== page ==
There are a number of reasons. First and foremost are the performances of the leads. Gyllenhaal has made a number of really good movies (Brokeback Mountain, Donnie Darko, October Sky) but really hasn’t gotten a multi-layered role that he can truly sink his teeth into until now and he does very well with it. Jamie is basically a good guy wrapped up in layers of self-loathing and oversexed frat boy marked by an ambition to prove his father wrong and a willingness to go through people instead of around them to get what he wants.

As marvelous as Gyllenhaal is, he takes a backseat to Hathaway here. This is her coming out party as a serious actress after years of Disney Channel-esque roles. The potential she hints at in Rachel Getting Married is realized here. She is a scared and lonely woman who desperately wants to reach out and be held but realizes that nobody will want the baggage that comes with her. The pain is palpable and so is the compassion, and at every turn you are simply taken by her. It’s easy to see why Jamie falls in love with her; half the men in the audience would be too.

There is a good deal of sexuality in this movie; in that sense it is honest and true to its own convictions. While the kind of nudity and sex that is shown in this movie was common in the 70s, it is relatively unusual in 21st century Hollywood. Of particular note is that the sex and nudity are germane to the story and the characters, not merely inserted for titillation purposes (forgive the pun). I admire Zwick for having the courage to stick to his guns for the movie; it couldn’t have been easy to convince the studio to allow it and it certainly must have been difficult to get it past the MPAA who are notoriously rough on sex scenes as opposed to violence lately.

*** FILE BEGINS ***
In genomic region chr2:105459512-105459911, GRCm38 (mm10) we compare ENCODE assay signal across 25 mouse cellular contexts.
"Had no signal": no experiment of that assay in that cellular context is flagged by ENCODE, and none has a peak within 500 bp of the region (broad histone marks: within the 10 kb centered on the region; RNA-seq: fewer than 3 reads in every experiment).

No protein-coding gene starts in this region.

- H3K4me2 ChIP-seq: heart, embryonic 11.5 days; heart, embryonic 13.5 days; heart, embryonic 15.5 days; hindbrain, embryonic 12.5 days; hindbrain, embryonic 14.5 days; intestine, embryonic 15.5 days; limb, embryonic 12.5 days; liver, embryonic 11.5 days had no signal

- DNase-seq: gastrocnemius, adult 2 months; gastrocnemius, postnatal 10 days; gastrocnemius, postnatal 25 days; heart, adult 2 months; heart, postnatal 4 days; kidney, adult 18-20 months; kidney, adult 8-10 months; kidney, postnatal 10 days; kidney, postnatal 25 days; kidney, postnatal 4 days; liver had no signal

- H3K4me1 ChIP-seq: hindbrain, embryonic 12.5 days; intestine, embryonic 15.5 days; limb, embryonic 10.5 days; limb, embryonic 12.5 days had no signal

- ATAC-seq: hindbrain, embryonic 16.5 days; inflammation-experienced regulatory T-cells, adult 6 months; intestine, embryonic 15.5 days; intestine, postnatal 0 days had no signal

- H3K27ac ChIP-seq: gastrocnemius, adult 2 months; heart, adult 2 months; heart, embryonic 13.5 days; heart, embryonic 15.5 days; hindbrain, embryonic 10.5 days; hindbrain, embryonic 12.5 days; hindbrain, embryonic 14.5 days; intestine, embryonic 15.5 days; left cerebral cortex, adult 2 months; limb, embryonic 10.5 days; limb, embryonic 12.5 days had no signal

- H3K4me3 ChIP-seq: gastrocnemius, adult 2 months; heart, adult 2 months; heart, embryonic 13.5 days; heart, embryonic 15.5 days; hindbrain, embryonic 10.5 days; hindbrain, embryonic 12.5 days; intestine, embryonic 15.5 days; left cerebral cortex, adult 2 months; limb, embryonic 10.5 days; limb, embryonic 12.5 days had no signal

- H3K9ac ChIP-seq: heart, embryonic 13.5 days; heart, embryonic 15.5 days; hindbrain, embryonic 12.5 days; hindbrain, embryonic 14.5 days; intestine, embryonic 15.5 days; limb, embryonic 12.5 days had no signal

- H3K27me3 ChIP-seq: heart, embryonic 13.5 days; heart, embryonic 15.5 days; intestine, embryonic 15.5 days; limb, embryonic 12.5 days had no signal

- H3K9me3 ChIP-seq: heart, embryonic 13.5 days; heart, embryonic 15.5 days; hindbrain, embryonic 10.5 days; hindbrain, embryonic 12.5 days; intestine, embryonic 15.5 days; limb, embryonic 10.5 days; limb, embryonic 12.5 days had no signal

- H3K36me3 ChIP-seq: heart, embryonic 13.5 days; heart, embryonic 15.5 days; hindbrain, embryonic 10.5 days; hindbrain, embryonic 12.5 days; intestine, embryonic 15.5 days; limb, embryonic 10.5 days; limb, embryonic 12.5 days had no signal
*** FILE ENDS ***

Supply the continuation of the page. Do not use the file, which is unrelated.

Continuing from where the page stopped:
Ambition and tenderness can be opposing forces, but one can be a great motivator for the other as well. This is a movie about a real relationship, one that doesn’t go smoothly but could be the salvation of both parties involved. Yes, there is a bit of Hollywood in the mix – too good to be true syndrome – but nonetheless the relationship at the heart of the movie rings true. That’s more than I can say for the great majority of movie romances today, so when you find a good one, you mark it as precious. This isn’t mindless entertainment by any means – a wrenching scene when Jamie meets the husband (Friedman) of a Parkinson’s patient in the advanced stages will cure you of that notion. He details to Jamie what he can expect and tells him in no uncertain terms that his advice to him is to get out of the relationship while he still can. It’s the best scene in the film that doesn’t involve Hathaway.  This is a very good movie that is a little bit flawed to be great but nonetheless it has an Oscar-worthy performance by Hathaway that is worth seeing on its own. You might miss this one among the more hyped films like Burlesque and Little Fockers but this one might be the one you should see.

REASONS TO GO: Terrific performances by Hathaway and Gyllenhaal, as well as fine supporting performances by Platt, Gad and Azaria. Takes a good hard look at the cost of loving someone with a degenerative illness.

REASONS TO STAY: Not really the hard-hitting look at the pharmaceutical industry that the book is. Swings wildly between the romantic elements, the drama and the comedy and never really takes a stab at any of them.

FAMILY VALUES: You will see a lot of female breasts and most of them are Anne Hathaway’s. There is also Jake Gyllenhaal’s tush for those keeping track of celebrity flesh. There are also a whole lot of bad words as well as plenty of sexual innuendo not to mention actual sex. In short, probably okay for raging teen hormones but not for those who might not understand the ramifications of sex quite yet.

TRIVIAL PURSUIT: The movie is loosely based on “Hard Sell: The Evolution of a Viagra Salesman” by Jamie Reidy. His book is a non-fiction account of his time as a pharmaceutical salesman for Pfizer. After the book came out, Reidy – who was then working as a salesman for a different pharmaceutical firm – was fired from his job.

HOME OR THEATER: This is the kind of intimate movie that might make for a peculiar date night, but it also could be enjoyed just as easily at home.

FINAL RATING: 8/10

TOMORROW: Brief Interviews With Hideous Men